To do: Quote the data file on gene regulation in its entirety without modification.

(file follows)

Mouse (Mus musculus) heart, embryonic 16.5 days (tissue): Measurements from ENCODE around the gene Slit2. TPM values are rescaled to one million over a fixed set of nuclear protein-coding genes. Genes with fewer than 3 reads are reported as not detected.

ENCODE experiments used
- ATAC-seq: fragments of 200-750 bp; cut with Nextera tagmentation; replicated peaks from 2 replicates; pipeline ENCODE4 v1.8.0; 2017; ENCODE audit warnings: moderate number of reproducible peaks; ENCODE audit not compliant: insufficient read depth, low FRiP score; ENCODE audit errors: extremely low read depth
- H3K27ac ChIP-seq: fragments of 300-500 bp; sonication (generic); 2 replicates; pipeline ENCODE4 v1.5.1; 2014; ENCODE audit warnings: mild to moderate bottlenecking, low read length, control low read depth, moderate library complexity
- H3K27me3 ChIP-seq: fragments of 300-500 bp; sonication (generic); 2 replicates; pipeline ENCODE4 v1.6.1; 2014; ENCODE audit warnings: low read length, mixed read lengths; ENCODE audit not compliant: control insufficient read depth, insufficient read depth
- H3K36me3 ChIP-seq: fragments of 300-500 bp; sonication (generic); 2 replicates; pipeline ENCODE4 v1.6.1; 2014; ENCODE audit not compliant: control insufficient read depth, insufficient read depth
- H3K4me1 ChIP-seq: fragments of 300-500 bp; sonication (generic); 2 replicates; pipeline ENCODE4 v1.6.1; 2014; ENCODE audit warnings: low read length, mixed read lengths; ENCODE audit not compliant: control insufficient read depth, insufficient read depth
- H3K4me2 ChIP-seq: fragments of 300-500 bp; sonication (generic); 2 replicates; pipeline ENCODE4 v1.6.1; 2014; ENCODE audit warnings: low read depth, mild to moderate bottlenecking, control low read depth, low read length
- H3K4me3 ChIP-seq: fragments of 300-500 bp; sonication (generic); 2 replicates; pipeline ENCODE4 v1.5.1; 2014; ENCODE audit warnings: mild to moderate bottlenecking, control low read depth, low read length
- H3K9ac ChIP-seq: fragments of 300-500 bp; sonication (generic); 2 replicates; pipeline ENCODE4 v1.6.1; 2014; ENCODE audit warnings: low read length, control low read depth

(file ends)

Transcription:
Mouse (Mus musculus) heart, embryonic 16.5 days (tissue): Measurements from ENCODE around the gene Slit2. TPM values are rescaled to one million over a fixed set of nuclear protein-coding genes. Genes with fewer than 3 reads are reported as not detected.

ENCODE experiments used
- ATAC-seq: fragments of 200-750 bp; cut with Nextera tagmentation; replicated peaks from 2 replicates; pipeline ENCODE4 v1.8.0; 2017; ENCODE audit warnings: moderate number of reproducible peaks; ENCODE audit not compliant: insufficient read depth, low FRiP score; ENCODE audit errors: extremely low read depth
- H3K27ac ChIP-seq: fragments of 300-500 bp; sonication (generic); 2 replicates; pipeline ENCODE4 v1.5.1; 2014; ENCODE audit warnings: mild to moderate bottlenecking, low read length, control low read depth, moderate library complexity
- H3K27me3 ChIP-seq: fragments of 300-500 bp; sonication (generic); 2 replicates; pipeline ENCODE4 v1.6.1; 2014; ENCODE audit warnings: low read length, mixed read lengths; ENCODE audit not compliant: control insufficient read depth, insufficient read depth
- H3K36me3 ChIP-seq: fragments of 300-500 bp; sonication (generic); 2 replicates; pipeline ENCODE4 v1.6.1; 2014; ENCODE audit not compliant: control insufficient read depth, insufficient read depth
- H3K4me1 ChIP-seq: fragments of 300-500 bp; sonication (generic); 2 replicates; pipeline ENCODE4 v1.6.1; 2014; ENCODE audit warnings: low read length, mixed read lengths; ENCODE audit not compliant: control insufficient read depth, insufficient read depth
- H3K4me2 ChIP-seq: fragments of 300-500 bp; sonication (generic); 2 replicates; pipeline ENCODE4 v1.6.1; 2014; ENCODE audit warnings: low read depth, mild to moderate bottlenecking, control low read depth, low read length
- H3K4me3 ChIP-seq: fragments of 300-500 bp; sonication (generic); 2 replicates; pipeline ENCODE4 v1.5.1; 2014; ENCODE audit warnings: mild to moderate bottlenecking, control low read depth, low read length
- H3K9ac ChIP-seq: fragments of 300-500 bp; sonication (generic); 2 replicates; pipeline ENCODE4 v1.6.1; 2014; ENCODE audit warnings: low read length, control low read depth